Their evidence against Sula was contrived, but their conclusions about her were not. Sula was distinctly different. Eva’s arrogance and Hannah’s self-indulgence merged in her and, with a twist that was all her own imagination, she lived her days out exploring her own thoughts and emotions, giving them full reign, feeling no obligation to please anybody unless their pleasure pleased her. As willing to feel pain as to give pain, to feel pleasure as to give pleasure, hers was an experimental life — ever since her mother’s remarks sent her flying up those stairs, ever since her one major feeling of responsibility had been exorcised on the bank of a river with a closed place in the middle. The first experience taught her there was no other that you could count on; the second that there was no self to count on either.
She had been looking all along for a friend, and it took her a while to discover that a lover was not a comrade and could never be — for a woman.
Swing Time by Zadie Smith
Another novel about an epic friendship follows two biracial dancers who meet as children and come of age in the 80s with a shared love of Hollywood musicals and pop music. They are outcasts in their working class neighborhood in London mostly because they are biracial. The unnamed narrator has been called “unsympathetic.” She goes to work for an MTV-esque network for a Madonna-inspired pop star and in doing so, flees the neighborhood, while her friend, the more talented of the two, stays home. It is a meditation on how one woman can define herself using the contours of another, and the limitations that presents.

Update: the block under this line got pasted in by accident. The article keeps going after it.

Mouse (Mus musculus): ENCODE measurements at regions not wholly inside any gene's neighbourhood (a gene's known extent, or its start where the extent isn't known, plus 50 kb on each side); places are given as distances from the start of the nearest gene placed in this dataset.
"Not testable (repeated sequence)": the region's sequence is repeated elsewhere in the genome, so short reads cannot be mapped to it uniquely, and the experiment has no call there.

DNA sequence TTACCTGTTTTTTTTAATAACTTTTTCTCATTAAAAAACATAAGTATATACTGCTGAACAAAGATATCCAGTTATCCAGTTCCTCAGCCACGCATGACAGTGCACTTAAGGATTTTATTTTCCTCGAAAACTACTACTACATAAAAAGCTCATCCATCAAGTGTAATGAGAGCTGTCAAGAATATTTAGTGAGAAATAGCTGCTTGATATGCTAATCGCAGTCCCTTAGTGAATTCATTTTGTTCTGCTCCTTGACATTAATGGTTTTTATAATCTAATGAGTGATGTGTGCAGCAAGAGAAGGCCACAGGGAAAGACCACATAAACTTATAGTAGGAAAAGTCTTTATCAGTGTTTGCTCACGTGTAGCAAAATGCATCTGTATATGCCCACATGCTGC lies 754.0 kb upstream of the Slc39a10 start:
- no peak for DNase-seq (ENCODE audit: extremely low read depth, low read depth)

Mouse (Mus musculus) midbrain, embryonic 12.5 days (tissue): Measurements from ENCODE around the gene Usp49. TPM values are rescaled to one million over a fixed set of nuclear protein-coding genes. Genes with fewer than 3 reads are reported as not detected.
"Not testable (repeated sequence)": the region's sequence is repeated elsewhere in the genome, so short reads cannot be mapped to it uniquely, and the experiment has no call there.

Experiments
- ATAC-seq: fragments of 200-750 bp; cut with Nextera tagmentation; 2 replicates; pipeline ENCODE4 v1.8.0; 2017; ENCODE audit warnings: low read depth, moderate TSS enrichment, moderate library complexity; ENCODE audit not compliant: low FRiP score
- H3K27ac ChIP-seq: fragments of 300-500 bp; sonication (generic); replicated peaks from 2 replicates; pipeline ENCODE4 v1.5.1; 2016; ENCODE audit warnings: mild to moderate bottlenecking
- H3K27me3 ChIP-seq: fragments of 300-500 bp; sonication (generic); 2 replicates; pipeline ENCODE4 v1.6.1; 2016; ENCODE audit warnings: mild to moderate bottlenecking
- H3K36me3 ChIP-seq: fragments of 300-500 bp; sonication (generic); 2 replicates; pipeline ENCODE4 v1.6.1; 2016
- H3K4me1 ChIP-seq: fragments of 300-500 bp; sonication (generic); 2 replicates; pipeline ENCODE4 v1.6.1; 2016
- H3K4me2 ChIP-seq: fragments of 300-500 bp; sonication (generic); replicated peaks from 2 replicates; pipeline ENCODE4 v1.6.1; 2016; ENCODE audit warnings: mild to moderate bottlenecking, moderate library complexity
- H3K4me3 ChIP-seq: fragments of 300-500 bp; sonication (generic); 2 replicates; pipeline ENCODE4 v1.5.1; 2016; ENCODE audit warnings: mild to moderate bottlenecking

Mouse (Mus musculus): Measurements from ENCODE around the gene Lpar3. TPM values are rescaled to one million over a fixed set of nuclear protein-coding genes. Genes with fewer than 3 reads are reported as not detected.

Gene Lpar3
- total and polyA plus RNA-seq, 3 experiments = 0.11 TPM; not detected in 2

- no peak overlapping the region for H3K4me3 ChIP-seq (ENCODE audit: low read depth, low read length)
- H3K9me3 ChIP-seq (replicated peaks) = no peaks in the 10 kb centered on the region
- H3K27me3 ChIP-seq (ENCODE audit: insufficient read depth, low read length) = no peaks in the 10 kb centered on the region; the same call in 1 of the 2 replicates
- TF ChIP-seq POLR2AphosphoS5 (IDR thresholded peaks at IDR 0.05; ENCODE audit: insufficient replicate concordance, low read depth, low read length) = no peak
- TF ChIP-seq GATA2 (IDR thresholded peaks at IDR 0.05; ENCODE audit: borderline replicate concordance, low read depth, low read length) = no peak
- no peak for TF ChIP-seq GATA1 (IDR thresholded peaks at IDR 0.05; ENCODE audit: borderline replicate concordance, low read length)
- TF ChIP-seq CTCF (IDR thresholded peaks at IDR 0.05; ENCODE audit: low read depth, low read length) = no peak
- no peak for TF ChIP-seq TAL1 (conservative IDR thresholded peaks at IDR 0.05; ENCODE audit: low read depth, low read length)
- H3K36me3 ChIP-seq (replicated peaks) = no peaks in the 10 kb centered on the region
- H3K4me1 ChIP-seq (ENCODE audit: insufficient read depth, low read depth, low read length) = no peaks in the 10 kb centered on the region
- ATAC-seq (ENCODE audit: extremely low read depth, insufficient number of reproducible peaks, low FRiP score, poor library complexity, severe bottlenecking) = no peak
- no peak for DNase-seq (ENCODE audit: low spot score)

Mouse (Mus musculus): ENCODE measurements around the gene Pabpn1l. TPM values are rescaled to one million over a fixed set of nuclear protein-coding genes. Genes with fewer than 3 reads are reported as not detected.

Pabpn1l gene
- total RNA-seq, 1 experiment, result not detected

Salvage the Bones by Jesmyn Ward
In Jesmyn Ward’s second novel, the National Book Award winning Salvage the Bones, the main character, Esch, is bookish and friendless but tethered to her family as they prepare for Hurricane Katrina. Her passions are sundry and are the lifeblood of the novel.
What We Lose by Zinzi Clemons
What We Lose deserved every bit critical attention it got when it debuted. It’s an intimate tale about the grief that almost undoes its protagonist, Thandi, a young, black South African woman whose family is middle class and live in Pennsylvania. It captures the nourishing relationship Thandi has with her mother while considering the brutal, urgent demands of motherhood. In Thandi, we find a woman reckoning with how to meet and realize her desires even as she is rootless in the world.
Purple Hibiscus and Americanah by Chimimanda Ngozi Adiche
The debut novel of Adiche, Purple Hibiscus is a coming-of-age story of 15-year-old Kamibili. Adiche introduces her feminist consciousness as Kambili must choose between the family she is born into and the one that feels more appropriate for her.
The wide-ranging novel Americanah spans three continents. We follow the protagonist Ifemelu, a woman who finding her way in a world stitched together by unstable racial categories. She goes through several love affairs and makes many mistakes before finally stumbling home.
Mama by Terry McMillan
I thnink Terry McMillan gets short shrift in the canon, mostly because of the blockbuster level popularity of her third novel Waiting to Exhale and the quotidian sensibility of the terrain she covers. Mama is her masterpiece. It’s a tale of a matriarchal family living in Michigan and the nature of progress through generations. Freda, the oldest daughter of Mildred Peacock, grows into a life that run parallel to her striving mother’s.
The Street by Ann Petry
The Street, Ann Petry’s 1946 novel set in Harlem about protagonist Lutie Johnson, a single black mother trying to make her way, sold a million copies when it came out. Lutie struggles to make a life for her son Pip, but what is generative is how the character makes choices out of a lot of impossible options.
A Raisin in the Sun by Lorraine Hansberry
Of course “A Raisin in the Sun” is a play and not a novel, but I think Beneatha Younger may be one of the most memorable black woman characters ever created. She is all hope and passion and angst and muddled, messy ideology. She’s transformed by the play’s end, though, into a person who knows that her political sensibility is nothing without compassion.